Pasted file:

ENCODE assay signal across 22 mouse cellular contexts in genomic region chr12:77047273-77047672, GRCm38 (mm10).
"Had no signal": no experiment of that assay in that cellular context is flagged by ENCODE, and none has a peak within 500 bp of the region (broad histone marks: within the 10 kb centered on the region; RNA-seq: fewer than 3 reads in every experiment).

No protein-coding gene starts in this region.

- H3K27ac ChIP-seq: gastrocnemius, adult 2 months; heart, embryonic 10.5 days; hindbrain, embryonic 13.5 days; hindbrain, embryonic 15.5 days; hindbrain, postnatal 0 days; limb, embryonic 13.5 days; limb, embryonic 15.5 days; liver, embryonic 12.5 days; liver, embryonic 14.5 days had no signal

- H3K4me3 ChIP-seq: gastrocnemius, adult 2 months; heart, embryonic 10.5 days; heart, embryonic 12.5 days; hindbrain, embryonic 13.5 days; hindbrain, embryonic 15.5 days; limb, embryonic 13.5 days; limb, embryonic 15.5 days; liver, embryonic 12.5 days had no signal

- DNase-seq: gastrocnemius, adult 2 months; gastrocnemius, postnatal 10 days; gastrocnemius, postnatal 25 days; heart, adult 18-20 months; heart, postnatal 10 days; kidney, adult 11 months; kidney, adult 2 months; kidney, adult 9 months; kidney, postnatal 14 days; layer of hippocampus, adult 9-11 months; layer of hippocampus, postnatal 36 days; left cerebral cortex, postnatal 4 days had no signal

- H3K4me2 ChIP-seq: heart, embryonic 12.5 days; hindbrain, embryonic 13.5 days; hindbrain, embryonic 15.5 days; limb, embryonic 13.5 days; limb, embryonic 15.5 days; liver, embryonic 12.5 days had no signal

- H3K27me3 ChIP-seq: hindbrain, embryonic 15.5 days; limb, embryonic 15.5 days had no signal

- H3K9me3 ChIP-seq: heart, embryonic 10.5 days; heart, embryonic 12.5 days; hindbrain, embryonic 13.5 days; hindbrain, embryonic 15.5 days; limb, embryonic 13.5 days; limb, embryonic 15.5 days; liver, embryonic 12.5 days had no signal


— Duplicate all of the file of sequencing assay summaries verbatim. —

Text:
ENCODE assay signal across 22 mouse cellular contexts in genomic region chr12:77047273-77047672, GRCm38 (mm10).
"Had no signal": no experiment of that assay in that cellular context is flagged by ENCODE, and none has a peak within 500 bp of the region (broad histone marks: within the 10 kb centered on the region; RNA-seq: fewer than 3 reads in every experiment).

No protein-coding gene starts in this region.

- H3K27ac ChIP-seq: gastrocnemius, adult 2 months; heart, embryonic 10.5 days; hindbrain, embryonic 13.5 days; hindbrain, embryonic 15.5 days; hindbrain, postnatal 0 days; limb, embryonic 13.5 days; limb, embryonic 15.5 days; liver, embryonic 12.5 days; liver, embryonic 14.5 days had no signal

- H3K4me3 ChIP-seq: gastrocnemius, adult 2 months; heart, embryonic 10.5 days; heart, embryonic 12.5 days; hindbrain, embryonic 13.5 days; hindbrain, embryonic 15.5 days; limb, embryonic 13.5 days; limb, embryonic 15.5 days; liver, embryonic 12.5 days had no signal

- DNase-seq: gastrocnemius, adult 2 months; gastrocnemius, postnatal 10 days; gastrocnemius, postnatal 25 days; heart, adult 18-20 months; heart, postnatal 10 days; kidney, adult 11 months; kidney, adult 2 months; kidney, adult 9 months; kidney, postnatal 14 days; layer of hippocampus, adult 9-11 months; layer of hippocampus, postnatal 36 days; left cerebral cortex, postnatal 4 days had no signal

- H3K4me2 ChIP-seq: heart, embryonic 12.5 days; hindbrain, embryonic 13.5 days; hindbrain, embryonic 15.5 days; limb, embryonic 13.5 days; limb, embryonic 15.5 days; liver, embryonic 12.5 days had no signal

- H3K27me3 ChIP-seq: hindbrain, embryonic 15.5 days; limb, embryonic 15.5 days had no signal

- H3K9me3 ChIP-seq: heart, embryonic 10.5 days; heart, embryonic 12.5 days; hindbrain, embryonic 13.5 days; hindbrain, embryonic 15.5 days; limb, embryonic 13.5 days; limb, embryonic 15.5 days; liver, embryonic 12.5 days had no signal